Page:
Finally, he hugged him and said it: “God forgives and I forgive, Dadda.” I will never begin to describe how tender and sweet it was.

And then he looked up at me, breathless, smiling, and whispered forcefully, “Momma, this is SO COOL!”

After that, he got really into it. People continued to come to him and ask for forgiveness, some strangers, some well known to him like his god brothers, and he got on the floor for each one and hugged them.

I even got to watch as his sweet Sunday school teacher bowed before him and asked for forgiveness. At that point, he was in complete awe and could barely reply to her. His eyes were shining, and he was grinning ear to ear. She taught him more in that one act than any bible lesson could have.

I couldn’t help it– I started crying and basically didn’t stop. The whole thing was one of the most beautiful experiences I’ve ever had as a mother.

I don’t have anything huge or theological to say about Forgiveness that hasn’t been said. But I do want to beg each and every one of you– if you can’t remember the last time you asked someone for forgiveness, do it. If you are holding onto resentment or anger towards someone else, even if that be someone you don’t even personally know, let it go. Forgive. You won’t be sorry.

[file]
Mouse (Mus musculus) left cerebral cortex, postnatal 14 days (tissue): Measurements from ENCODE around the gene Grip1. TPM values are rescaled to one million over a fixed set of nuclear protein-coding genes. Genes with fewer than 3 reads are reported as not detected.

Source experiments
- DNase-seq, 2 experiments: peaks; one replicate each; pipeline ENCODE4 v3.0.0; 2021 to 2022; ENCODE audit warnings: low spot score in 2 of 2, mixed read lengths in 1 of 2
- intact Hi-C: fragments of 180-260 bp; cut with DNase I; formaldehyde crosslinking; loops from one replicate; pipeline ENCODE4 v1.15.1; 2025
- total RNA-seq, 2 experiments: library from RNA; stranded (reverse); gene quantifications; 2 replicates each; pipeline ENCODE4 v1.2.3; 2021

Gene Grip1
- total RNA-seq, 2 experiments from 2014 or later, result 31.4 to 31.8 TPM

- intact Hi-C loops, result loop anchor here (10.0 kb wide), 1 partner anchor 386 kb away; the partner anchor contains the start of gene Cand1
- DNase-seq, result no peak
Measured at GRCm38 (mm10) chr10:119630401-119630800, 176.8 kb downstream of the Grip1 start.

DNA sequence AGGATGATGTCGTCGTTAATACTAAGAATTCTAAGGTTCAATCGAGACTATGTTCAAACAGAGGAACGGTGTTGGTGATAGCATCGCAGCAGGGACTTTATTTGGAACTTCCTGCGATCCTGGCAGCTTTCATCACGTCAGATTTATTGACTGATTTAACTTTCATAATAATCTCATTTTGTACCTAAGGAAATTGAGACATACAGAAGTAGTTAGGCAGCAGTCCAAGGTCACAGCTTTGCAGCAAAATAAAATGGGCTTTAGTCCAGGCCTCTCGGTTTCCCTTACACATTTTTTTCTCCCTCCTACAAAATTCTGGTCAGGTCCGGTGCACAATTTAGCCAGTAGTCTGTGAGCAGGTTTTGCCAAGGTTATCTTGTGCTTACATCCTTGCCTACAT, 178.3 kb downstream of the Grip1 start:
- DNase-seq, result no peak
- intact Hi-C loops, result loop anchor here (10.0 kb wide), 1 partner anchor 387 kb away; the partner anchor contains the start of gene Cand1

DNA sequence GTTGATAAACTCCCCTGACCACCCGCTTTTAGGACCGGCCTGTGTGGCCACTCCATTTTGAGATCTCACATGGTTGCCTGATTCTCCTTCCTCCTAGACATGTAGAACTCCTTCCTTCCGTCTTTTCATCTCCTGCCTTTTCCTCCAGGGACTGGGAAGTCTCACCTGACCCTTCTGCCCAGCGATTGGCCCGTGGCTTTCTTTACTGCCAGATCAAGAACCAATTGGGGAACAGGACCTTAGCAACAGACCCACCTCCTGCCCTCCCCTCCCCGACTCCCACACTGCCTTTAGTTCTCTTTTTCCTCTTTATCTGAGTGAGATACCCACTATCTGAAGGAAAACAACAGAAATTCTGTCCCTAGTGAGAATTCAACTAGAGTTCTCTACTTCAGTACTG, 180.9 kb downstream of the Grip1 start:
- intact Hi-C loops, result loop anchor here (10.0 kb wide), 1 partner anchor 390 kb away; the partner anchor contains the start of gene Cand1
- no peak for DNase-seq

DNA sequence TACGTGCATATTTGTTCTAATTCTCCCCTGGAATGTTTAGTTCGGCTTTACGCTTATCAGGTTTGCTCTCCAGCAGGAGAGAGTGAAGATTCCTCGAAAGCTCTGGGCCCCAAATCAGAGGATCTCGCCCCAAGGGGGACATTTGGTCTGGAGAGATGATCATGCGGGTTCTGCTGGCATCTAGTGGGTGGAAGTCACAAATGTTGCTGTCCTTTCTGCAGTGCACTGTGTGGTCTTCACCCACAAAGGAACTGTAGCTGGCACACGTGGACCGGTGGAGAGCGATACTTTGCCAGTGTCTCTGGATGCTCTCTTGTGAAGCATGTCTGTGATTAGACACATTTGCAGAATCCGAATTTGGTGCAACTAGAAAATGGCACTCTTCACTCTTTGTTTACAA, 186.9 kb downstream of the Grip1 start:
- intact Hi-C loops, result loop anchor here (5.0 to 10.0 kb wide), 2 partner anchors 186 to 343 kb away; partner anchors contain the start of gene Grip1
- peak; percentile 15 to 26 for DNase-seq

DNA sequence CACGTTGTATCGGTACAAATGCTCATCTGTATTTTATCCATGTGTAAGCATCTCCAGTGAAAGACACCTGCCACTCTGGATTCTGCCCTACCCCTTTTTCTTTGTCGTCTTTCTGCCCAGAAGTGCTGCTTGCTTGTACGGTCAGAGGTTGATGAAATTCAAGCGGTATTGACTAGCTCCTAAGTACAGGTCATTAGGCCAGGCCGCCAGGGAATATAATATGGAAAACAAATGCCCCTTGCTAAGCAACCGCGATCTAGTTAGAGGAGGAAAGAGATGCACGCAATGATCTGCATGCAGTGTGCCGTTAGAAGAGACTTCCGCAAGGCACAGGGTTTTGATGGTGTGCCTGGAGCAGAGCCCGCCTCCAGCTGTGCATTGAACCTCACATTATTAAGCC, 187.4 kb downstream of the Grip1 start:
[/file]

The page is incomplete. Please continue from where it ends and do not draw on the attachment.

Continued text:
“Prayer is food for the soul. Do not starve the soul, it is better to let the body go hungry. Do not judge anyone, forgive everyone. Consider yourself worse than everyone in the world and you will be saved.”

+ St. Joseph of Optina

Why our family of 5 decided to live in 1100 square feet

Christmas at our house

2 years ago (has it already been two years?), Jesse and I pulled out of escrow on a 2400 square foot house that was at the TOP end of our budget in favor of an 1100 square foot house built in the 40s.

Coming from our 1400 square foot house in CA, 1100 didn’t seem small to us, although it flew in the face of the TX culture we were trying to embrace. Part of this TX culture is definitely superfluous– a “bigger is always better” mentality that even makes its way into vehicle choices and the way the roads, parking lots and parks are constructed. But part of it is definitely deserved, as the hot months of July and August (and, if we’re being honest, a few weeks in Sept.!) make playing and being outdoors a challenge unless you are playing in water.